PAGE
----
New Horizons’ Alan Stern reveals how traveling on the Titanic compares to space travel

Planetary scientist Alan Stern said he was unprepared for the ‘intersections’ his Titanic ocean expedition has made with his career, which includes his time leading NASA’s New Horizons mission to Pluto and the Kuiper belt.

Stern, who spoke to HuffPost last week, revealed the parallels he discovered between the ocean voyage he took through OceanGate Expeditions – a company that offers trips to the Titanic’s resting place in the Atlantic Ocean – and space exploration.

The scientist joined OceanGate Expeditions, which offers $250,000 expeditions for people to see the famous ship about 12,500 feet below the surface of the ocean, on its ‘Titan’ submersible as a mission specialist and expert scientist (these experts do not pay a fee to join the expeditions).

A number of Stern’s contributions to the mission – in addition to offering his planetary knowledge – included collecting water column samples, assisting with ocean floor sampling, and helping to communication with a surface crew during the descent.

“There are parallels to both current and distant space exploration, such as the exploration of ocean worlds in the outer solar system,” Stern told HuffPost. “And it didn’t all come together for me until I actually made the trip and we were on our way north to Canada to get back to dock.”

Noting that fewer people have been to Titanic’s resting place than to space, Stern reflected in journal entries he wrote in July about the ship’s tragic end and how stories about its remains are “lost in time”.

Stern, who is due to join Virgin Galactic’s suborbital research trip next year, told HuffPost that submersibles have many of the same systems as spacecraft – including an environmental life support system, a communications system and a power system – but that there are “vast” technological differences too.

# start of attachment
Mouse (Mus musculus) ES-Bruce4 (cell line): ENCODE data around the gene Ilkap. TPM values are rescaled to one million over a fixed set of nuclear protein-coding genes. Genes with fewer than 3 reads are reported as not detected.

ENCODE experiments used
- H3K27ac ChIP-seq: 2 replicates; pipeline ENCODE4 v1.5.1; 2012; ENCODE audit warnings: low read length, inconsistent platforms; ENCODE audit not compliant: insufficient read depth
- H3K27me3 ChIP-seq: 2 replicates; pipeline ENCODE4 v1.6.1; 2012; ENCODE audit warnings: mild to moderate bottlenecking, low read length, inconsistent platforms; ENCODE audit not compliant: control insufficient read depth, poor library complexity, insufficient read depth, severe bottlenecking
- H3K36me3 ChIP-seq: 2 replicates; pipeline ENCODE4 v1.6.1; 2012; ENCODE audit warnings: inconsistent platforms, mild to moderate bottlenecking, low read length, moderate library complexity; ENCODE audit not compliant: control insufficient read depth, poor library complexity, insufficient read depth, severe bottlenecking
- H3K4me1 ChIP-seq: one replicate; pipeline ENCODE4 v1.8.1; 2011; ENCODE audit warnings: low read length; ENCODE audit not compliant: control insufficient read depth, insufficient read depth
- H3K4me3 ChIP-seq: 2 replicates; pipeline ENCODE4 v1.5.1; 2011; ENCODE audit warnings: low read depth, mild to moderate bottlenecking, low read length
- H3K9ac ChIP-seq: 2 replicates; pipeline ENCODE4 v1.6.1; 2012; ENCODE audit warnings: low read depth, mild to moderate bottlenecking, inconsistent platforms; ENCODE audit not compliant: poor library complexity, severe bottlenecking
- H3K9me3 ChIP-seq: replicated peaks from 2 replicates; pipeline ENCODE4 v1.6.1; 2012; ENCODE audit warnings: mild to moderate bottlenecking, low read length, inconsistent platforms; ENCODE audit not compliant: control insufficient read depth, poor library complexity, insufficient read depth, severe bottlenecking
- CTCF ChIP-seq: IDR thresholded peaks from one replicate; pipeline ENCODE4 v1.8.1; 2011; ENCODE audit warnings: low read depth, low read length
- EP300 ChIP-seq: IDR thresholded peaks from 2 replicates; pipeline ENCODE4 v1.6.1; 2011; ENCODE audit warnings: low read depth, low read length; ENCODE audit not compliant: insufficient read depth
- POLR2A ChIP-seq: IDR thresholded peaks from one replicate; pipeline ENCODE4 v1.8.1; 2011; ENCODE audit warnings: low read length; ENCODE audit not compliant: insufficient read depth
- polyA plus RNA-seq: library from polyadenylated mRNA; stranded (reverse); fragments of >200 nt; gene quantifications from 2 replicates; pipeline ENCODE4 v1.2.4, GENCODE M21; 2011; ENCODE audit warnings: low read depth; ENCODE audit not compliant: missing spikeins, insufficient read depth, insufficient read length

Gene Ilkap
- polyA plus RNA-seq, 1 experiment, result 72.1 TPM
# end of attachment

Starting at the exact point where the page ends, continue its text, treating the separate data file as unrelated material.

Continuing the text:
One example, he noted, was the inability to use the radio on board the submersible.

“So you communicate with an acoustic modem, something like in the 80s… and it’s really just text messages back and forth, and there’s a long delay. … What if I send a message at the surface, it takes 30 seconds to get back up.

A glimpse of the Titanic’s port anchor. Stern told HuffPost that submersibles have many of the same systems as spacecraft, but there are also “vast” technological differences.

A glimpse of the Titanic’s port anchor. Stern told HuffPost that submersibles have many of the same systems as spacecraft, but there are also “vast” technological differences.

Stern recalled helping Stockton Rush, the company’s founder and CEO, on the final descent, and compared him to astronaut Neil Armstrong “making the landing” as he – in the role of “Buzz Aldrin” – canceled rangefinder sonar readings.

Rush founded OceanGate in 2009, and the company has since embarked on expeditions to San Francisco’s Grand Farallones National Marine Sanctuary, the wreck of the Andrea Doria and the Titanic, with the company launching its expeditions to the Titanic in 2021.